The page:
And the problem that I have with — with using cases like that and — and essentially the problem I — I have with your argument is that it leaves a — a municipality or a governmental body like New Haven in a — in a damned if you do, damned if you don’t situation.

Because on — on the very assumptions that you are making, if they go forward with — with their — their hiring plan, they certify the results and go forward with it, they are inevitably facing a disparate impact lawsuit.

If they stop and say, wait a minute, we’re starting down the road toward a disparate impact lawsuit and, indeed, there may be something wrong here, they are inevitably facing a disparate treatment suit.

And whatever Congress wanted to attain, it couldn’t have wanted to attain that kind of a situation.

Why isn’t the most reasonable reading of this set of facts a reading which is consistent with giving the city an opportunity, assuming good faith, to start again?

And I — I recognize there’s got to be a good faith condition, and the — the good faith can always be attacked.

But isn’t that the only way to avoid the damned if you do, damned if you don’t situation?

Gregory S. Coleman:

No, I completely disagree with that, Justice Souter.

It not simply a matter of good faith.

The use of race in government is so — the Court has been so–

David H. Souter:

But you make no distinction between race as an animating discriminating object on the one hand and race consciousness on the other.

There is no way to deal with a situation like this any more than there is a way to deal with — with setting lines in voting districts–

Gregory S. Coleman:

–I also–

David H. Souter:

–without pervasive race consciousness.

That is not unconstitutional, and it seems to me that you are not observing that distinction in — in your reply.

Gregory S. Coleman:

–I disagree with that as well, Justice Souter.

There is a strong difference in what happened in this case.

In partial answer to Justice Ginsburg’s question, et al., this is not an issue where the — where the city had before it and was making a determination that our examination is not job related.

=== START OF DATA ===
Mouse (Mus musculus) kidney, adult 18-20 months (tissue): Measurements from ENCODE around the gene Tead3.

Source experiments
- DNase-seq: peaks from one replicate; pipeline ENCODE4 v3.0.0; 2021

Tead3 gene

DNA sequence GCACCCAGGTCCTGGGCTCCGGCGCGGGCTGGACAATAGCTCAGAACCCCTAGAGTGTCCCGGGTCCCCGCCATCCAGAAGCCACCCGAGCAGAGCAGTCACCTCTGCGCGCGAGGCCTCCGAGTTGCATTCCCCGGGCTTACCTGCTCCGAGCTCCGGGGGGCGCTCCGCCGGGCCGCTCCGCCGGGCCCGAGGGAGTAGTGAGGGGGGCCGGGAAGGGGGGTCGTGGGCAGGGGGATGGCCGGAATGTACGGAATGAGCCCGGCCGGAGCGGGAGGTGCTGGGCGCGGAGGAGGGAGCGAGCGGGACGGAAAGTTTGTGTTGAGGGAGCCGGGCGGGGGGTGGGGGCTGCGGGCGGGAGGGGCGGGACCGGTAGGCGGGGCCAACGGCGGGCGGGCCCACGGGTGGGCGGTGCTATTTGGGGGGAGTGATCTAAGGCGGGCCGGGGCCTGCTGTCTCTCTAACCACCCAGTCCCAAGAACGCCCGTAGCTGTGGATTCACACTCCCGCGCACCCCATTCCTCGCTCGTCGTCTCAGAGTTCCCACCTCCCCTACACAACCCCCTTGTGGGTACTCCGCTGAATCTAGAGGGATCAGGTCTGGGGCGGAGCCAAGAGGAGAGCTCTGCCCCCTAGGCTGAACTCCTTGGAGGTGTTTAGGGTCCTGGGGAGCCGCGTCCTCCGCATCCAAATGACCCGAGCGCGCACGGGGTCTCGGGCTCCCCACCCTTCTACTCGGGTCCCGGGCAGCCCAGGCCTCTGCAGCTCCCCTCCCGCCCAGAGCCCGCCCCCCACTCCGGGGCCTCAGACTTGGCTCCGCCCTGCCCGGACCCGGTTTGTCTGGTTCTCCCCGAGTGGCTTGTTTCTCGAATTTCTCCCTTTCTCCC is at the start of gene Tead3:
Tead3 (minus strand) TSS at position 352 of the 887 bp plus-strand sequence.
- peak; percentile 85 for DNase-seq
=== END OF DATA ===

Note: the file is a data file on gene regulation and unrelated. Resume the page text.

In fact, it is clear on the record that what the city said is, this comes to the wrong racial result, and, therefore, there must be something wrong with the test.

When pressed–

Anthony M. Kennedy:

Well, let me ask you this — this question, and I don’t mean to interrupt your answer, but it is based on what Justice Souter and Justice Ginsburg have both been asking.

Hypothetical case: The city says, our test is not very good.

We need a new test.

The expert says, don’t pay us to have a new one.

There are two great ones out there.

Anthony M. Kennedy:

One is in City A.

The other is in City B.

Use either one of those.

They are great.

They check.

They find out that City A has a disparate impact in the statistical sense, not in the legal sense; that it disadvantages minorities, at least if you look at the passage rates.

The other test doesn’t.

Are they permitted to take the test that doesn’t have that differential?

Gregory S. Coleman:

–Under our alternative argument, Your Honor, assuming that — that fixing disparate impact can be a compelling interest, we believe that you would at least have to demonstrate a strong basis in evidence to show that there is liability under (k) ( 2) — your — your example–

Anthony M. Kennedy:

My — my question is — and you can answer, I guess, both under Title VII and — and under the Fourteenth Amendment.

The city says, the only reason — the only reason for our selecting the test from City B — and both tests are very good tests — is because minorities are better represented on the passing rate.

Is that permissible?

Gregory S. Coleman:

–Under the Armstrong basis of evidence test, it might very well be because it meets the second qualification of the disparate impact statute, in which there is a specific alternative that is equally valid.

If you are — if you are going to assume that it can be shown to be equally valid and that it has less disparate impact–

Anthony M. Kennedy:

And do you find — and do you find any constitutional deficiency in the city’s choice in that hypothetical case?

Is there any Fourteenth Amendment problem?

Gregory S. Coleman:

–Well, we are certainly quite troubled that the Court would say, as it has not said, that the idea of — of overcoming purely unintentional discrimination can be a compelling interest for cutting off what we believe is intentional discrimination.

But barring that, our test, our backup test, is then that the strong basis in evidence test that exists from Wygant and Croson would at least in its — require that you have a strong basis in evidence for demonstrating liability under this–

David H. Souter:

Well, what — what if you’ve got — what if you’ve got the basis of Justice Kennedy’s hypothetical?

You’ve — you’ve got a municipality.

It’s a racially mixed municipality.

It’s got two tests.

That’s his hypothetical.

One of them seems to suggest that there is going to be a significant racial disparity in the results if they use it.